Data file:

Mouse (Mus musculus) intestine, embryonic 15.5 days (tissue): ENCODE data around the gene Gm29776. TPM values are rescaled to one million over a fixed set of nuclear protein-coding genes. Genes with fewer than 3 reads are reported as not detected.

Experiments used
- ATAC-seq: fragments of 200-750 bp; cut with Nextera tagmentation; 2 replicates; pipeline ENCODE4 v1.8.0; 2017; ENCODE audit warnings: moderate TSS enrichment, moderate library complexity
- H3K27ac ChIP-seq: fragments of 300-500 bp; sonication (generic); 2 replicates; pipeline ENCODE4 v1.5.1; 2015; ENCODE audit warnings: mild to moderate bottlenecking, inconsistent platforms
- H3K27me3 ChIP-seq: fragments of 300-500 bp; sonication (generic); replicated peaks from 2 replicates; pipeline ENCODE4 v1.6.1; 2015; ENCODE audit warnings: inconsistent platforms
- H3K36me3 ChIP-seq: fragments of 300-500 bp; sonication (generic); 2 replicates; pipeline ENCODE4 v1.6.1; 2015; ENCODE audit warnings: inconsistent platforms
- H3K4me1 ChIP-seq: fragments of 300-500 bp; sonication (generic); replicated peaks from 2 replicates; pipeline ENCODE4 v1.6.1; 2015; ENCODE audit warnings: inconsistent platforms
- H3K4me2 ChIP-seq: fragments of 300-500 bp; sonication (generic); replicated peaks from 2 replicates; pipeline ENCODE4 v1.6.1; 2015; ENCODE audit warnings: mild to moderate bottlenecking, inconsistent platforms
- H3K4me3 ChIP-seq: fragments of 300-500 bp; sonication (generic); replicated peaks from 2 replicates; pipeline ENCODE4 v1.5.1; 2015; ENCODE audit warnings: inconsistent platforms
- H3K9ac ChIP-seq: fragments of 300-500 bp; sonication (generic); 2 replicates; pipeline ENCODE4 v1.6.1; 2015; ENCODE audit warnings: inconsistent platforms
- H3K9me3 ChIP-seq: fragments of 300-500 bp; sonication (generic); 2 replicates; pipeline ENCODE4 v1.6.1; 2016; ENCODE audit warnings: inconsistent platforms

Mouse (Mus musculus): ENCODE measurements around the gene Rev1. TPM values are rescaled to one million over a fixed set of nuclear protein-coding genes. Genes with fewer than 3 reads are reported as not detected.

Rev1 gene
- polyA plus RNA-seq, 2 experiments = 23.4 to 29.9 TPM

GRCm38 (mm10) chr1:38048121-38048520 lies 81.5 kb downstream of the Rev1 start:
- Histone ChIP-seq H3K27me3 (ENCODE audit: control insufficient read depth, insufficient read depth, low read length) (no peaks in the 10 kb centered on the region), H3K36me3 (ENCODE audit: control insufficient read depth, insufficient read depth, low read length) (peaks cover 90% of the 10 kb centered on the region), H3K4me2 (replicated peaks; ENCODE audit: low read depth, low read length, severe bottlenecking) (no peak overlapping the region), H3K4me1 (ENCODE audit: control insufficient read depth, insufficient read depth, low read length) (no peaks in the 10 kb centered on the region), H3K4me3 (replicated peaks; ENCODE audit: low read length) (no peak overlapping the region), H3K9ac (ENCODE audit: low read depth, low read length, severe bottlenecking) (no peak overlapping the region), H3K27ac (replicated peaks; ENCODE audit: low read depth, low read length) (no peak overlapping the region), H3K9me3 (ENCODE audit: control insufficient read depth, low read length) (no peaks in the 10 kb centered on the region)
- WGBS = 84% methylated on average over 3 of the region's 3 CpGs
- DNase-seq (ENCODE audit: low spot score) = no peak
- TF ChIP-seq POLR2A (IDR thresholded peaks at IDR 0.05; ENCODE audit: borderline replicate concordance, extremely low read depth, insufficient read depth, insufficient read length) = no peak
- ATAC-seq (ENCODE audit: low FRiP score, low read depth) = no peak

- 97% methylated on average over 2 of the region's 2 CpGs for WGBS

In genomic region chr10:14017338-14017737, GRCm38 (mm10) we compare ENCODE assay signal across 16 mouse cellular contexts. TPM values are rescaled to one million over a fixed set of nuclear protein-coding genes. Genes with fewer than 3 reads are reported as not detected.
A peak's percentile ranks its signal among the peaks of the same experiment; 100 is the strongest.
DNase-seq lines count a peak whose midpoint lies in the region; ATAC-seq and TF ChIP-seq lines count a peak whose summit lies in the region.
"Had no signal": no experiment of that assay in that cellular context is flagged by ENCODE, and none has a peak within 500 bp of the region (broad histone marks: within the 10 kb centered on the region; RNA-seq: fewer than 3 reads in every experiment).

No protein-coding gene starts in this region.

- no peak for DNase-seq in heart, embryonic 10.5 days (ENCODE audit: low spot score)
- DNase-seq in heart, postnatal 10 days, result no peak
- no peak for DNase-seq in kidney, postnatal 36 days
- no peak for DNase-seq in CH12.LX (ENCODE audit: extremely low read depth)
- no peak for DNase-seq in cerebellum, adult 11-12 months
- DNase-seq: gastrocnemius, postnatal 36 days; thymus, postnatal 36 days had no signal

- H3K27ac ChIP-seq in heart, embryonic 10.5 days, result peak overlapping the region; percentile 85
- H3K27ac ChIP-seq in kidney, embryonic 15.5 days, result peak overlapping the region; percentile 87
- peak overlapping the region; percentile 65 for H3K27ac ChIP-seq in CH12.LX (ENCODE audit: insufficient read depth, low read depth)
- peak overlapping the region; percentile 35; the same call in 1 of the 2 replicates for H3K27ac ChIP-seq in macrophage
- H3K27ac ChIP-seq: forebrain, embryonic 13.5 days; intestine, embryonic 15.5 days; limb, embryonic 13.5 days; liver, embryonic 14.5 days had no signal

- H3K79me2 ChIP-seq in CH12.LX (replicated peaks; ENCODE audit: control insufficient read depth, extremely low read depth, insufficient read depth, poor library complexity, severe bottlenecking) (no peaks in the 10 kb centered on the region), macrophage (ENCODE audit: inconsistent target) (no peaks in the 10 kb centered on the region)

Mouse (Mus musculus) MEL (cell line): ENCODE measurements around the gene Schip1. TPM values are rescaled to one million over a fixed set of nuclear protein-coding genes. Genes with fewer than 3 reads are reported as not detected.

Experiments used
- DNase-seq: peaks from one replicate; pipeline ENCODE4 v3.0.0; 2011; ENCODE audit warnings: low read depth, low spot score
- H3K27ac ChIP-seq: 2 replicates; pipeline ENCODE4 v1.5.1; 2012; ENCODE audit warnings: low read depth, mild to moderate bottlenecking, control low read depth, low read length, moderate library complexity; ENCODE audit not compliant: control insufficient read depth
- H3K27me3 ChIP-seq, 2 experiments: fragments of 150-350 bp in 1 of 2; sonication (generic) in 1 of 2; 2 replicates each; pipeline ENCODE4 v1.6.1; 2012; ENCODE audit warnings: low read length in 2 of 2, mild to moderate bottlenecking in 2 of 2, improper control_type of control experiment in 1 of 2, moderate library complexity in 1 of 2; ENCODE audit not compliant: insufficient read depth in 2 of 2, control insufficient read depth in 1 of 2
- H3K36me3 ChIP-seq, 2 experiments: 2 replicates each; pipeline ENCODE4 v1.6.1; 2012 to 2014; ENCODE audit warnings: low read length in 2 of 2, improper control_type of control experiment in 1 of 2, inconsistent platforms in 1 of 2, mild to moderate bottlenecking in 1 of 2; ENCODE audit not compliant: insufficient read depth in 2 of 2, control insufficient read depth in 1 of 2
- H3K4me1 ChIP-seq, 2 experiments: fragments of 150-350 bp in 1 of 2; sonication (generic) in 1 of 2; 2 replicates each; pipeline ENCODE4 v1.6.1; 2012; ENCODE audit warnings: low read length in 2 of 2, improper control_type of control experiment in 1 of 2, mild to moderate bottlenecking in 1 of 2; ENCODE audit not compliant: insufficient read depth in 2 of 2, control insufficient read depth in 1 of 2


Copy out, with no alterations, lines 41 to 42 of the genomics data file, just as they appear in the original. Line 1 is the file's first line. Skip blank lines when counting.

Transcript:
- DNase-seq: peaks from one replicate; pipeline ENCODE4 v3.0.0; 2011; ENCODE audit warnings: low read depth, low spot score
- H3K27ac ChIP-seq: 2 replicates; pipeline ENCODE4 v1.5.1; 2012; ENCODE audit warnings: low read depth, mild to moderate bottlenecking, control low read depth, low read length, moderate library complexity; ENCODE audit not compliant: control insufficient read depth